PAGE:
Dietary fat restriction by itself is theorized to result in weight loss due to substitution of a macronutrient with fewer calories per gram (protein or carbohydrate). In the well-known Women’s Health Initiative Dietary Modification Trial14 48,835 women were randomized to a dietary fat restricted approach for 7.5 years. The intervention resulted in a loss of 1.8 pounds (1.04% of body weight) and failed to prevent an increase in waist circumference during the trial which is closely associated with metabolic syndrome and arguably more important than a 1% loss of body weight.

Human Chorionic Gonadotropin (HcG) has been used for weight loss since the 1950’s. The hormone is paired with a VLCD of 500 kcal per day with the expectation that the hormone will make the calorie restriction more tolerable and possibly prevent loss of lean muscle mass. Numerous studies have been performed that have failed to confirm this hypothesis15. There also appears to be risks associated with adding this hormone out of sync with its physiologic purpose. Hormone Replacement Therapy (HRT) and Bioidentical HRT (BHRT) have both been touted as methods to assist in weight loss programs. A review of the literature produced no studies looking at weight loss as an end point for this approach.

Lastly, bariatric surgery has become an increasingly appealing option for patients that have failed numerous attempts at weight loss and maintenance. Bariatric surgery literature reports variable success measures but 30-50% of EWL appears to be a consistent aim. Failure of weight loss is consistently defined as inability to maintain >25% EWL at follow up. Unfortunately, even aggressive surgical intervention has a failure rate of >50%16. Surgical complications include chronic anemia in 64% at 3 years, malabsorption, nutritional deficiencies, adhesions and even death17,18. While surgical intervention may be the best answer for some patients it must be considered a last option after all nutrition and behavioral approaches are exhausted. Even then, the nutrition and behavioral approaches must be incorporated to prevent failure of weight loss maintenance.

Weaknesses of this study are many. PHD is not an academic center or physician office. At the time of the study charting was all on paper and client health profiles were not rigorously reviewed. Medical diagnosis were screened for medical clearance but not followed for changes during their program. The average follow-up of just under 12 months provides only early data to examine. Further analysis of the PHD approach with more rigorous methods would allow for comparison of medical diagnosis resolution, medication changes and vital sign/lab value improvement as well as long term success. Changes in data management and physician partnership have allowed for improved opportunities for future research. Anecdotally, PHD clients see similar or superior results to published data on resolution of diabetes and signs/symptoms of metabolic disease.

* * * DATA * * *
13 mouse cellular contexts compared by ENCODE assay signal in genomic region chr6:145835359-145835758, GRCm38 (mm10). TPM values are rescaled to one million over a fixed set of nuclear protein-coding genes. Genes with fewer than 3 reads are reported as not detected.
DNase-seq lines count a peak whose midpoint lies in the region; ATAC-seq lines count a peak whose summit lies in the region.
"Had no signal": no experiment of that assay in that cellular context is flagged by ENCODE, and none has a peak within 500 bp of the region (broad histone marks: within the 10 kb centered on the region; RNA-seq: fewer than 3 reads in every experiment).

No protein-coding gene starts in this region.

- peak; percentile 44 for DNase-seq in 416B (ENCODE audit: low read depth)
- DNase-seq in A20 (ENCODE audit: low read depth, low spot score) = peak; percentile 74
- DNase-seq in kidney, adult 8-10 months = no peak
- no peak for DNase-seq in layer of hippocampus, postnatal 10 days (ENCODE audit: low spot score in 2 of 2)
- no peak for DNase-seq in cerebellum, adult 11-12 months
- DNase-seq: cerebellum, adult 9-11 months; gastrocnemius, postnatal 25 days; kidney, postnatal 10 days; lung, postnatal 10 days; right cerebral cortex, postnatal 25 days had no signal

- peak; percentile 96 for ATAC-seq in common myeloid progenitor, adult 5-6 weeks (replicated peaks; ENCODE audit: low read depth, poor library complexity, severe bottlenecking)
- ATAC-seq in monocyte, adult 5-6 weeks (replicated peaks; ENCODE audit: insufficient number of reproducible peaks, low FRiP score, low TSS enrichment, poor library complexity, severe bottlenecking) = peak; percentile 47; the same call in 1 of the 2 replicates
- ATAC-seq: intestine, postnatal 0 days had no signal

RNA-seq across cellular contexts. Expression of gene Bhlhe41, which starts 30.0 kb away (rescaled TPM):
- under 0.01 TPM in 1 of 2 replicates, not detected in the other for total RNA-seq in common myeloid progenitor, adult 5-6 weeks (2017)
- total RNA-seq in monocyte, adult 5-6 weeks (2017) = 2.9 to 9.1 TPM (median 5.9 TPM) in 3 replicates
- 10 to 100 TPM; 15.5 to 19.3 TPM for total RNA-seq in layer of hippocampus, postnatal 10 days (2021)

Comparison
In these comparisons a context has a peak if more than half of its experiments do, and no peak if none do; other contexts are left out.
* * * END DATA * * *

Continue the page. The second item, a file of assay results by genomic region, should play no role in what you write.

In conclusion, the PHD approach to weight loss and maintenance provides an individualized approach to nutrition and incorporates behavioral therapy to achieve high rates of success. 95.6% of clients reached optimal body alignment and 86.6% of all active maintenance clients were able to successfully maintain their weight loss for 12 months. The subgroup of BMI>30 had a slightly lower success rate of 79.5% in maintenance. Lifestyle modifications including low-fat diets and exercise fail to generate significant weight loss. Calorie restriction produces significant weight loss but reliably reduces BMR making maintenance very unlikely and generating metabolic damage that makes future weight loss efforts more difficult. Bariatric surgery candidates are also initially successful and lose between 30-50% of EWL during follow up but with high rates of maintenance failure and complication. In comparison PHD clients with BMI>30 achieved optimal body alignment with 108% EWL and with 79.5% maintaining weight during early follow up. The PHD approach is a safe way to achieve optimal body alignment and support long term success.